Goldmark’s wild Amazons: drama and exoticism in the Penthesilea Overture (1879)

Roper, J. (2015) Goldmark’s wild Amazons: drama and exoticism in the Penthesilea Overture (1879). In: Exoticism, Orientalism and National Identity in Musical Theatre: International Musicological Conference on the Centenary of the Death of Karl Goldmark, 11-12 December 2015, Budapest. (Unpublished)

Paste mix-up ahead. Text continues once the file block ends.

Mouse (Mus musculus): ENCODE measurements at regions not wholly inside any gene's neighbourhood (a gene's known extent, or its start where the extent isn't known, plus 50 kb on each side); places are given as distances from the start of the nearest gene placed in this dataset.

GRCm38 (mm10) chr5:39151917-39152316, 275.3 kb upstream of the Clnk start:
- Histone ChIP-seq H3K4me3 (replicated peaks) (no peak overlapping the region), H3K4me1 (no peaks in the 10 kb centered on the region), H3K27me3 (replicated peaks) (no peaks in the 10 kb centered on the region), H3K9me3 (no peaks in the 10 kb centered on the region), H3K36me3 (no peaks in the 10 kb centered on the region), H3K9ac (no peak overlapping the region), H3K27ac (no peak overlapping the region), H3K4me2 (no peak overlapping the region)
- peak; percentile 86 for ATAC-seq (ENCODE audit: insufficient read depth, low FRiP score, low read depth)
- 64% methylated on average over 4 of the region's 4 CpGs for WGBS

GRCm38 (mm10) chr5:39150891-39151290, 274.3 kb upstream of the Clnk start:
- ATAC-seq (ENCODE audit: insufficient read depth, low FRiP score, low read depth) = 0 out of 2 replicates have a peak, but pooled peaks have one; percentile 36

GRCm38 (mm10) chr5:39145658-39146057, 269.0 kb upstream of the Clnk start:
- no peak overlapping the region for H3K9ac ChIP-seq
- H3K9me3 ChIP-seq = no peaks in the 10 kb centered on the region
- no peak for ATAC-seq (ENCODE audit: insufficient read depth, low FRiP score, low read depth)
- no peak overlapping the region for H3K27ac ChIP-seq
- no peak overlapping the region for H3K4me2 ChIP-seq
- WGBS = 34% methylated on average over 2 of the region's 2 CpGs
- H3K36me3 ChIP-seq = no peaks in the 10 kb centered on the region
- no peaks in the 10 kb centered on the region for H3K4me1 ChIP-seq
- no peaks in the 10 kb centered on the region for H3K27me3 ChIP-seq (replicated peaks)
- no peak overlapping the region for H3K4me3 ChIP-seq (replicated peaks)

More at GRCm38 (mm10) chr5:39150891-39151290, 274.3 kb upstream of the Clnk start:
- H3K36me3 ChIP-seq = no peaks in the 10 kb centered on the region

Although Goldmark’s reputation today lies principally in his development of scene and character in operas, his dramatic capabilities were equally in evidence his symphonic works. Several of his concert overtures are programmatic and are based closely on works for the stage. Striking amongst these is his Penthesilea overture. The inspiration for Pentesilea came from Heinrich von Kleist’s colourful and exotic play of the same title. Based on the ancient Greek story of the Queen of the Amazon Warriors, its setting and subject matter were very much in vogue in certain contemporary Viennese circles. Violent battle scenes stand in stark contrast to sensual dreams, and the tension between love and death is ever-present. Selecting three key scenes for his overture, Goldmark created a vivid representation of the subject, abounding with exotic detail. The music is highly chromatic, the orchestration rich, the contrast extreme. Contemporary critical response to the overture was mixed: understandable as it was written at a time when polarised opinions about programme music were emerging. Ever keen to pursue his agenda both against programme music and Kleist’s play, Eduard Hanslick found the opening particularly shocking and the subject distasteful. Even Wagner’s Valkyries could not compete with Goldmark’s wild Amazons, he asserted. Meanwhile, Hugo Wolf questioned his ability to do justice to Kleist’s play, though this standpoint may have been motivated as much by his rivalry with Goldmark as by genuine musical critique. Other critics, however, viewed the work positively, and its performance under Hans Richter led to its more widespread inclusion in orchestral repertoire in the years that followed. Using these diverse reactions as a starting point, this paper will explore how Goldmark recreated the drama of Kleist’s Penthesilea. In so doing, it will address the extent to which it was designed to appeal to the tastes of a late 19th-century audience at a time when opinions about programme music were in a state of flux. A video of this presentation is available at

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